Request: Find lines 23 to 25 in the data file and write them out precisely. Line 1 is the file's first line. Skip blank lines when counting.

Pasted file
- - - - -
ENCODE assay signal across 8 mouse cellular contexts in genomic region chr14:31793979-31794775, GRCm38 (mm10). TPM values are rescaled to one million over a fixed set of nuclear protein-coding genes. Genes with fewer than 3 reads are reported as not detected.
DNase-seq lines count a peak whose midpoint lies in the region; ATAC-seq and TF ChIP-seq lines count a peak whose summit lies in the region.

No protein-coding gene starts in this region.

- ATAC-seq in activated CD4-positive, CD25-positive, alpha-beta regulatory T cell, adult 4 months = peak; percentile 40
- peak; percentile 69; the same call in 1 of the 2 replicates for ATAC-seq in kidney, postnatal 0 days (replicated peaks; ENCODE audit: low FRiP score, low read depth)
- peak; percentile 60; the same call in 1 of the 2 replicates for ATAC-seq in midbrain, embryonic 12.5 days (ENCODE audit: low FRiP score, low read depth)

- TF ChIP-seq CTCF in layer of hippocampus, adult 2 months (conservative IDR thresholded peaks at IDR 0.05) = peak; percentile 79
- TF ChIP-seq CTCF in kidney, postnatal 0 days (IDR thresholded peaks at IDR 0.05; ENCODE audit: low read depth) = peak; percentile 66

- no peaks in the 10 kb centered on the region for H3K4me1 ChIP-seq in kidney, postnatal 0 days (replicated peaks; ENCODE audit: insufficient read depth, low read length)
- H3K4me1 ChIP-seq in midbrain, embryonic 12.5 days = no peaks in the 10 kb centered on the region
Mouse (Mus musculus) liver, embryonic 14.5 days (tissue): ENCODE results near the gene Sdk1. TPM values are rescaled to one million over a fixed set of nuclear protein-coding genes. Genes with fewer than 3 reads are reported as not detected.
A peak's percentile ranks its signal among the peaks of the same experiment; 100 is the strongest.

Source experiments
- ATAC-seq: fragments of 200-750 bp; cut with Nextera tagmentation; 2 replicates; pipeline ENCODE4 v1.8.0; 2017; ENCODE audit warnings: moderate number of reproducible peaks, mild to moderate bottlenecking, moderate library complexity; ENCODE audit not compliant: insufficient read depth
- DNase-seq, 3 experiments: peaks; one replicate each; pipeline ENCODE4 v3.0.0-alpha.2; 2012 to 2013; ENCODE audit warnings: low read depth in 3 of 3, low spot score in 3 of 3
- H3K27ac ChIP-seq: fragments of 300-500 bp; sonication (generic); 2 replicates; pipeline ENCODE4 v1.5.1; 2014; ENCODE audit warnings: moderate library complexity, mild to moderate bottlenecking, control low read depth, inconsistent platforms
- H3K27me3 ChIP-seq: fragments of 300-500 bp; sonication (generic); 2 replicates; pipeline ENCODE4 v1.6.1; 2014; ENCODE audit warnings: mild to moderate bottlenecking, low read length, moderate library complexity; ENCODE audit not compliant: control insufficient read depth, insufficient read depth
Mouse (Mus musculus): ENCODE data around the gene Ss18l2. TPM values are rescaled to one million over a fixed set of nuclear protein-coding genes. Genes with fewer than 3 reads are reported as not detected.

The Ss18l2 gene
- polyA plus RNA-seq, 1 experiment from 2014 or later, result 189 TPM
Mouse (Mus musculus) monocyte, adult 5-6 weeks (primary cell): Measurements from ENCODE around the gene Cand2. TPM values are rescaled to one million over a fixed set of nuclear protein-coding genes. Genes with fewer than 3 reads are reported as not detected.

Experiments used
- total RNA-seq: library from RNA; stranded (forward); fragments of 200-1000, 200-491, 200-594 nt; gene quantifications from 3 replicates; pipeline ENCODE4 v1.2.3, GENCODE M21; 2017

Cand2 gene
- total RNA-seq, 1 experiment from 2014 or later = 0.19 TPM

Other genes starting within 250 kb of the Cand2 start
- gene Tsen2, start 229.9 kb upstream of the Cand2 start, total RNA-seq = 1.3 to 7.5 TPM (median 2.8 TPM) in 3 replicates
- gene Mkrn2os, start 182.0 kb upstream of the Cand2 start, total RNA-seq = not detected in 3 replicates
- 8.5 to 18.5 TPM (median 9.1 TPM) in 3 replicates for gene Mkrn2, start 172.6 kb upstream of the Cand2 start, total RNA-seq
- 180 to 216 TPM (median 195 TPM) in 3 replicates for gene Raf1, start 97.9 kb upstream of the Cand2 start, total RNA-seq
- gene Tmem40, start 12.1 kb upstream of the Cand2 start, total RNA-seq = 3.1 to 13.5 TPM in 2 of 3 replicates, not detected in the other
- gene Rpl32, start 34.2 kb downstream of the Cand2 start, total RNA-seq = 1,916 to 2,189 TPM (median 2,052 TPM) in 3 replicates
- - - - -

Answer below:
- total RNA-seq: library from RNA; stranded (forward); fragments of 200-1000, 200-491, 200-594 nt; gene quantifications from 3 replicates; pipeline ENCODE4 v1.2.3, GENCODE M21; 2017

Cand2 gene
- total RNA-seq, 1 experiment from 2014 or later = 0.19 TPM